Vaccine effectiveness of BNT162b2 third dose against COVID-19

In December 2020, emergency approval was announced by the food and drug administration for the use of the BNT162b2 mRNA vaccine against severe acute respiratory syndrome coronavirus 2 (SARS-CoV-2). Also, in December 2020, Israel announced the rollout of their vaccination program with the same vaccine for all the population of people aged sixteen and above. As of April 2021, over 50% of people aged sixteen and above and 88% of people fifty and above were fully vaccinated, which appeared to correspond with a decrease in cases to one hundred and forty per day.

Study: Effectiveness of a third dose of BNT162b2 mRNA vaccine. Image Credit: No-Mad/ Shutterstock

Following results from studies conducted stating that vaccine-elicited immunity was waning six months after the first national vaccination program, the Israel Ministry of Health began a second national vaccination program in August 2021, which would consist of third doses of the BNT162b2 vaccine. These vaccination programs were aimed at individuals ages sixty and over, then coming down the age brackets on a weekly basis.

In a study published in the Journal of Infectious Diseases, a group of researchers from Maccabi Healthcare Services performed a retrospective cohort study to determine vaccine effectiveness (VE) of a third dose. Over a 70 day period from August to October, the authors compared infection rates between individuals who had received two doses with those receiving a third dose.

The study

Nine hundred forty-seven thousand one hundred thirty-one individuals met the inclusion criteria set forth by the authors, of which 8.6% had only received two doses of the vaccine by February 2021, and 91.4% had received a third dose between July and mid-October 2021. Of the individuals who received a third dose, 83.6% were included in both the second and third dose groups due to the time in which the third dose was administered. Therefore the participants were grouped by “only two doses”, “became three doses”, and “only three-doses”.

The results show that crude VE rates were higher when compared to adjusted VE rates. In the context of the different age groups, crude VE rates were 1.9% higher for the participants under sixty when compared to those over sixty. With both age groups, crude VE rates were higher than adjusted VE, with a difference in adjusted VE attenuated between the two age groups.

When results were arranged according to follow-up days, crude VE appeared to be increased in those with a later follow-up period compared to those with an earlier follow-up period. Again, the adjusted rates were lower than crude VE rates in both groups, which was shown via a smaller difference between groups. The group within this study that had only received two doses of the vaccine were more likely to be younger, from a lower socioeconomic background, and/or part of a minority group.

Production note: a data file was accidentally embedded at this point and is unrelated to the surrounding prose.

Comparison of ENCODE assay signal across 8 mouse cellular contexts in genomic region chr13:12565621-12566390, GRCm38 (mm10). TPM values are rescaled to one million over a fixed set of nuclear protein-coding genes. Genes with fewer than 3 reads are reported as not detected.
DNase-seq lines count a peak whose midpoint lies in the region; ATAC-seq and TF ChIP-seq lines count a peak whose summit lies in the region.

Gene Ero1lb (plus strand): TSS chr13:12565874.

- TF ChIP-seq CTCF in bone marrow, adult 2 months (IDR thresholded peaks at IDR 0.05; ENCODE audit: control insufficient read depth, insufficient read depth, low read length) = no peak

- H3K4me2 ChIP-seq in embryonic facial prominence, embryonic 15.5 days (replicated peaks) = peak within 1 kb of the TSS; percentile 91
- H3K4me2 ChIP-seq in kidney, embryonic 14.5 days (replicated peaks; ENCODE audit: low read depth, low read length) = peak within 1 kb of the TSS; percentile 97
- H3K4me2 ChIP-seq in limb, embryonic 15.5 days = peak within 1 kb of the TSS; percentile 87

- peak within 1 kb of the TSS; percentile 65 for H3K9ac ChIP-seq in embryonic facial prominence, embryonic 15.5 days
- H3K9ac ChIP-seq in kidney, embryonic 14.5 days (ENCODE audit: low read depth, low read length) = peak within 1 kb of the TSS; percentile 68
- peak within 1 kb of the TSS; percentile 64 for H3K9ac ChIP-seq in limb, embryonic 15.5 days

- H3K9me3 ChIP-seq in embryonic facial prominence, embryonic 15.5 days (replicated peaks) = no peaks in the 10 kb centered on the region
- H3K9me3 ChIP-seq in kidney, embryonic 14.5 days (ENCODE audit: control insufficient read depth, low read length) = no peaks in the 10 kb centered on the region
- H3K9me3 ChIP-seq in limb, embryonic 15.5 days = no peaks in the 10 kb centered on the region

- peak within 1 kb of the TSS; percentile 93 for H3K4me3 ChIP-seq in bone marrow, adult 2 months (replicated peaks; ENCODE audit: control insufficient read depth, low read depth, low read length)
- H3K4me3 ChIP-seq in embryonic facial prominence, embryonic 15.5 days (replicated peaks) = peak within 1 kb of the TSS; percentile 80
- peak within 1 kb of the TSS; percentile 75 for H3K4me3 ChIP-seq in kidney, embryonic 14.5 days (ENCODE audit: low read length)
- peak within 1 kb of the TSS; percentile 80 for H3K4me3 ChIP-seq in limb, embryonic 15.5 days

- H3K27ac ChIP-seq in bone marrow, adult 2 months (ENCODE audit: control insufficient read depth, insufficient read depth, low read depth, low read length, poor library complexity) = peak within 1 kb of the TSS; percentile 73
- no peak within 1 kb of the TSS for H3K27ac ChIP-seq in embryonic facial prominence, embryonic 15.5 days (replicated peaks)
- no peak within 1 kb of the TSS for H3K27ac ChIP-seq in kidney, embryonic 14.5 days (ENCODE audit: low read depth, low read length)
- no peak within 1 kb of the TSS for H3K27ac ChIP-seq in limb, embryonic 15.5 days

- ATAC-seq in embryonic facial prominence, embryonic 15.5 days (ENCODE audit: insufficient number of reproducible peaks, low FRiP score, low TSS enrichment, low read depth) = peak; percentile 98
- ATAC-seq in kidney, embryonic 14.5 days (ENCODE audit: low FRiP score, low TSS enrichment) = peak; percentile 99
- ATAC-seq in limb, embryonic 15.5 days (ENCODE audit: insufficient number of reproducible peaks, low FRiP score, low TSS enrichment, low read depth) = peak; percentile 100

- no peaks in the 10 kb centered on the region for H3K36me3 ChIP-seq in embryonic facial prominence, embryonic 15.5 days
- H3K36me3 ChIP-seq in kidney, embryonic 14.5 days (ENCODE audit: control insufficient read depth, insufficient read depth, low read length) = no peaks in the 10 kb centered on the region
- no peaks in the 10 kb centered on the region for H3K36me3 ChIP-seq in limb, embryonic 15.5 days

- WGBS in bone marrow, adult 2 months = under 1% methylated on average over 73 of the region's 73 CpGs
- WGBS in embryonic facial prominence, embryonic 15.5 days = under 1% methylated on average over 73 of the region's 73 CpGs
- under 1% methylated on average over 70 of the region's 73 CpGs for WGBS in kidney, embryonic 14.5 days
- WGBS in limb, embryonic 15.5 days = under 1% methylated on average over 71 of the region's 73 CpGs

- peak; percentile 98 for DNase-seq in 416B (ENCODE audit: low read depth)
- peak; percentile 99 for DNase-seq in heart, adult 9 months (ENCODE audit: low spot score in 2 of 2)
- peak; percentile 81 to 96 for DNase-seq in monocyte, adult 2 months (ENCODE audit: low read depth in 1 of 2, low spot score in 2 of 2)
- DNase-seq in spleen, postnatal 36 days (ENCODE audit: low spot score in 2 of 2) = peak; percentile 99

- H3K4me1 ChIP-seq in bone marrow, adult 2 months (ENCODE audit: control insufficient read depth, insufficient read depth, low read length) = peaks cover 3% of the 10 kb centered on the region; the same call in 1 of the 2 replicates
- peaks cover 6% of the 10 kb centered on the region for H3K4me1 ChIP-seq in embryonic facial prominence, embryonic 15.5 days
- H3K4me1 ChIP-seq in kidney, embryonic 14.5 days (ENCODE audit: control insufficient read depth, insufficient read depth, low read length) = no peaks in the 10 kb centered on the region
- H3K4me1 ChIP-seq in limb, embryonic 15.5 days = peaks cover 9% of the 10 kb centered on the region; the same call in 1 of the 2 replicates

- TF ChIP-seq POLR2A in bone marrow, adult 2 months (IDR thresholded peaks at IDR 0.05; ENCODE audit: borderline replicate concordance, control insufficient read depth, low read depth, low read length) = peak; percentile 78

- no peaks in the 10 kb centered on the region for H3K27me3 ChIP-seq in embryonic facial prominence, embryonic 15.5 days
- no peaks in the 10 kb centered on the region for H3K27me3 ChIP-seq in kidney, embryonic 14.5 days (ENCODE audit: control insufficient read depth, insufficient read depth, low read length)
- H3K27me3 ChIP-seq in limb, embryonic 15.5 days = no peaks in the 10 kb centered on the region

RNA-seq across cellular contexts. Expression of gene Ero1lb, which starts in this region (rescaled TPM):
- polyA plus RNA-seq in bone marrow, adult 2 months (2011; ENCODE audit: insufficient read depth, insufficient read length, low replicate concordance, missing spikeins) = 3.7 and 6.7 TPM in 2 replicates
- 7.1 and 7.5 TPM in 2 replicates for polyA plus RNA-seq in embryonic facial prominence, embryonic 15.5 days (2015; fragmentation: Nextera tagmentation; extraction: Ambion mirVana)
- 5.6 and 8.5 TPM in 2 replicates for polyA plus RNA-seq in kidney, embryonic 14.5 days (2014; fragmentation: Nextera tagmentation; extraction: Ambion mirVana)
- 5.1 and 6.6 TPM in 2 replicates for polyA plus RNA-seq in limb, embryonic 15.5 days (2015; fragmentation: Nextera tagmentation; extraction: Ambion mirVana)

From the GLM model of the total study population, other measures were included to assess the outcome of infections that were not related to the number of doses, which included age group, population group, socioeconomic status, calendar period, and religiosity. Within the first thirty days (third ten-day period compared to the first ten day period), the risk of infection increased by 1.5-fold but then decreased by 0.28-fold in the seventh ten-day period.

Decreasing age was related to an increased risk of infection. There was a 1.93-fold increase in the risk of infection for the minority population of Orthodox Jews, while the Arab minority population had a 0.65-fold lower risk of infection. A decrease in socioeconomic status was associated with an increased risk of infection, 1.25 higher for middle socioeconomic status and 1.48 higher for lower socioeconomic status.


Although this study provides promising results, it was based on a relatively short follow—up period. Even though the results were adjusted for age, there was a large over-representation of the sixty and above age group in the group of individuals who received a third dose, due to the strategy implemented in Israel. Allowing for a longer follow-up period would have given the time for more age groups to receive their third dose and balanced the results.

In Israel, it is a voluntary decision to receive the vaccine or to take a PCR test, so it is not possible to rule out bias. Despite the limitations within this study, the results show that implementing a third dose of coronavirus disease 2019 vaccine into the population effectively reduced the overall infection rates.

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Gemma Wilson

Gemma is a journalism graduate with keen interest in covering business news – specifically startups. She has as a keen eye for technologies and has predicted quite a few successful startups over the last couple of years.

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